Lingle can be obstinate or show some leadership


POSTED: Sunday, October 04, 2009

In the normal scheme of things, what state legislators have to say about Gov. Linda Lingle's proposals doesn't carry much weight, except to perpetuate the back-and-forth feuding politicians seem to believe is legitimate substitute for reasoned discussion.

Imagine, then, Maui Sen. Shan Tsutsui's surprise when his public criticism about the administration's plans for a new jail on his island so moved the governor that she said, “;k-den,”; and pulled the plug on the project.

Lingle hasn't been known to back away from a fight, as evidenced in her epic battle for the defunct Superferry. Lawmakers shouldn't mistake her action as acquiescence, as bowing to the will of legislators. She's drawing a line in the sand.

After nearly eight years of being boxed about the ears by Democrats and their allies, she's calling one of them on it. She's saying, “;If you don't like what I've come up with, then no new jail for you, Mr. Tsutsui; no new jobs, no new contracts for businesses, no easing of overcrowding in the bussed-up Valley Island facility. Are you happy now?”;

The whole episode would be funny if not for the consequences.

It seems as though Lingle has something against prisons. When she ran for re-election in 2006, she declared she had abandoned building new prisons, one of the many objectives on her “;Agenda for a New Beginning,”; the principal document of her inaugural term. This summer, without even a courtesy heads-up, the governor peremptorily closed Kulani prison and forthwith shipped 123 inmates from the humid, forest-surrounded facility outside Hilo to the federal detention center next to Honolulu airport.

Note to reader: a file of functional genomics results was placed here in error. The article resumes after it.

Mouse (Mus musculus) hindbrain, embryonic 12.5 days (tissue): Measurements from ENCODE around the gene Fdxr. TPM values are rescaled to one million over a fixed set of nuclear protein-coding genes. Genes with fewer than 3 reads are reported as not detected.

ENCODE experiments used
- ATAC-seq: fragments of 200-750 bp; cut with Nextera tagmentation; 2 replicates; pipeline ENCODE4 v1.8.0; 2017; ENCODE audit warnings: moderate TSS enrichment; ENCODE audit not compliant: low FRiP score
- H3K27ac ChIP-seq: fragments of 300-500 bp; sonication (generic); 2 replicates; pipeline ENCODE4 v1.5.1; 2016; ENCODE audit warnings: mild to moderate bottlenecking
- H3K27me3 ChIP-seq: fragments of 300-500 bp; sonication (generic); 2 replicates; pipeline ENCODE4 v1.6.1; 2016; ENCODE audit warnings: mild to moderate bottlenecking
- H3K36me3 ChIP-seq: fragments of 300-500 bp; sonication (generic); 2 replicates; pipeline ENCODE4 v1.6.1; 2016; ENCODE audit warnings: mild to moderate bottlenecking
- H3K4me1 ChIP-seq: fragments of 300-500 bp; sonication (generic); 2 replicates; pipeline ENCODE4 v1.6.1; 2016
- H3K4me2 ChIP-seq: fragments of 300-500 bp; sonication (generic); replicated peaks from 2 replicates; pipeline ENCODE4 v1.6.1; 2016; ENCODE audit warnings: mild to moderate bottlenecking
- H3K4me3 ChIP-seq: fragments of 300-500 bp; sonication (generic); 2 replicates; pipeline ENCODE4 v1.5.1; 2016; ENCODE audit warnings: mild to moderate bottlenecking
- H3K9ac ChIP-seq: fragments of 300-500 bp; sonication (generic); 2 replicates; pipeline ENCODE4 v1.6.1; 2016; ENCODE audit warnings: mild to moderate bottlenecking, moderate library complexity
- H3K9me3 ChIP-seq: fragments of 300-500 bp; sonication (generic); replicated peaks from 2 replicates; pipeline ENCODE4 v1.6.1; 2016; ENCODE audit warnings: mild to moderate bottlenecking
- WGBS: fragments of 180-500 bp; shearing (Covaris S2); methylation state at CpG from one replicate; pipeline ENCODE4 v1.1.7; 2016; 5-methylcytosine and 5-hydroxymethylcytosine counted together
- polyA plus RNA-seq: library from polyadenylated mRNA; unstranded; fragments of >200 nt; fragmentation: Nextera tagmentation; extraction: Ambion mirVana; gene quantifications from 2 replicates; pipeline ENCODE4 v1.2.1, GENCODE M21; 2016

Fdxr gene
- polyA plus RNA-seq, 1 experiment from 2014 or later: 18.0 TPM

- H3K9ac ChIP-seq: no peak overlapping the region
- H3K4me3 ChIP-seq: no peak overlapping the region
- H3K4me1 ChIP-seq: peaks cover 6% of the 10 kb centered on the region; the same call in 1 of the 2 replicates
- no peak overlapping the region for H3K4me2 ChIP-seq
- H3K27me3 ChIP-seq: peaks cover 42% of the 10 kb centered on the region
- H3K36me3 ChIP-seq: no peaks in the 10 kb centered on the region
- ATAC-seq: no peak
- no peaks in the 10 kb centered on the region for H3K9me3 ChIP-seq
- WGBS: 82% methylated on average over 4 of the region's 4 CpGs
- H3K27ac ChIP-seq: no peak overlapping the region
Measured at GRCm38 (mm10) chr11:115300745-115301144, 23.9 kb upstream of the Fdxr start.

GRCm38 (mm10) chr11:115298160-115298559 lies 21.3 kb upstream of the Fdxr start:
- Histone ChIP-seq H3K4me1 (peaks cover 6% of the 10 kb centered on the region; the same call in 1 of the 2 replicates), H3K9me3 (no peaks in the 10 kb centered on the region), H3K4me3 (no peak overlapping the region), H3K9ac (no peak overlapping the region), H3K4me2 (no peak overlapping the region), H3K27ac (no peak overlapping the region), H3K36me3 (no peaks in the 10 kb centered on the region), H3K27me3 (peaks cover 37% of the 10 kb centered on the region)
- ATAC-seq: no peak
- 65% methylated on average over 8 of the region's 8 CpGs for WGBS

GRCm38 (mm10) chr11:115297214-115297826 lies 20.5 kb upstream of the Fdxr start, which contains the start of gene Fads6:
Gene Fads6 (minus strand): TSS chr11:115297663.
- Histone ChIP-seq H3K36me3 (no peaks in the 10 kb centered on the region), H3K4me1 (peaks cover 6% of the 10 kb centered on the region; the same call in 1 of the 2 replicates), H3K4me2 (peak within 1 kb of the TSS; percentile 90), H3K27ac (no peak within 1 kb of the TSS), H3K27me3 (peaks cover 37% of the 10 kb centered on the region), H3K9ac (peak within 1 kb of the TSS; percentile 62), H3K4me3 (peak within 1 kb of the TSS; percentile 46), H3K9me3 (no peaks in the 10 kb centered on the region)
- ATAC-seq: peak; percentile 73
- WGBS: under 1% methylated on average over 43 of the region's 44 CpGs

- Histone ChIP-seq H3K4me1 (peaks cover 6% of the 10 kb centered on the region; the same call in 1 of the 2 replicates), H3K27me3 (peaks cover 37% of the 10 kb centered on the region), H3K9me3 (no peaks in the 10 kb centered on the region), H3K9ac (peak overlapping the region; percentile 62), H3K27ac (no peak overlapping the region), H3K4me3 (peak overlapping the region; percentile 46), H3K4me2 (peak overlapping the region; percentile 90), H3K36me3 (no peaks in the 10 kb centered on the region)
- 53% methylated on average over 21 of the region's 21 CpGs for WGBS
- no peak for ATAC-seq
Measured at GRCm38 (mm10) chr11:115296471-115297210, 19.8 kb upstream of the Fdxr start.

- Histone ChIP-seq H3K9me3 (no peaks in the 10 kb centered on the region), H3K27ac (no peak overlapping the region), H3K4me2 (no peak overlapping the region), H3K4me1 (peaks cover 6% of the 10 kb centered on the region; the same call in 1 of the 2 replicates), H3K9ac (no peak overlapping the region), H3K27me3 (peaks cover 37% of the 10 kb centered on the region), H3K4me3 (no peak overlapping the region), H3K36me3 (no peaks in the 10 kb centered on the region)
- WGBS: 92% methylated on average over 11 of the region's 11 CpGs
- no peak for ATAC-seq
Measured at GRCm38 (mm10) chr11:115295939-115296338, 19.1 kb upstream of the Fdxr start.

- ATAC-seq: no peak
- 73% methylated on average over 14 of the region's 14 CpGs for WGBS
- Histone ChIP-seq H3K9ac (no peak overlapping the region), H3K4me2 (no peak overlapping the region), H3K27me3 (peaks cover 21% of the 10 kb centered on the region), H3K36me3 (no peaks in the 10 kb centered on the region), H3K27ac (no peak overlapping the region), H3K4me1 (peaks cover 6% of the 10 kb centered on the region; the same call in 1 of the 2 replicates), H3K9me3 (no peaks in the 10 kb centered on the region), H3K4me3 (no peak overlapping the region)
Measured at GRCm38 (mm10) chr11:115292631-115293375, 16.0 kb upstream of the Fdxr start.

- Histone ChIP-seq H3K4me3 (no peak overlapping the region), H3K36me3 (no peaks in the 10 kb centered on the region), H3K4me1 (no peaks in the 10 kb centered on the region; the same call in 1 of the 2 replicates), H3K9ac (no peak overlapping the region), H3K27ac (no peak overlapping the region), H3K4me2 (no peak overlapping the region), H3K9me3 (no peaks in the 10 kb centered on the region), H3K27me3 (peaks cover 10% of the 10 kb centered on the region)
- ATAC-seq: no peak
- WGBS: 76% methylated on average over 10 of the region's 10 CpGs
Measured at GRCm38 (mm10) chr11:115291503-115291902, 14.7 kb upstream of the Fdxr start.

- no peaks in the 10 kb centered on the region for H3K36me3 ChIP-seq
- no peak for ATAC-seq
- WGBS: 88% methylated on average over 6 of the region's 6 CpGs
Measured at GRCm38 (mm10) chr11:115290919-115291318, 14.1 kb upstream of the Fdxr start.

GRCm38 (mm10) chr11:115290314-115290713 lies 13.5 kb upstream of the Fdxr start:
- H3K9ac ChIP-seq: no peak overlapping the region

There wasn't much county or state officials could do, besides complain and ask for reconsideration, since the governor had a near-impregnable shield: the lack of money.

Closing Kulani, she said, would save about $2.8 million of the $6 million the state spends annually to operate and maintain the prison, which doesn't sound like much when the projected deficit stands near $1 billion.

Still, a few million here, a few million there adds up, though the administration hasn't been able to come up with hard numbers, leading to questions about why some programs are taking major hits and others aren't.

The trust factor eroded further with the discovery that her bean counters did a double tally of the garbanzos and that instead of ending the last fiscal year with about $8 million on hand, they are short about $37 million.

No one's disputing that the governor had the authority to close Kulani, nor does she have to move ahead with the Maui facility. However, power is one thing and petulance another.

Lingle — whose political future is unclear — has less than a year and four months to go before exiting Washington Place.

Her popularity initially gave her high hopes for achievement of those new beginnings before stumbling on political realities and, finally, a wounded economy. Understandably frustrated, she can leave the building throwing bombs or showing leadership skills.

Lawmakers, meanwhile, better watch their mouths.


Cynthia Oi can be reached at .(JavaScript must be enabled to view this email address).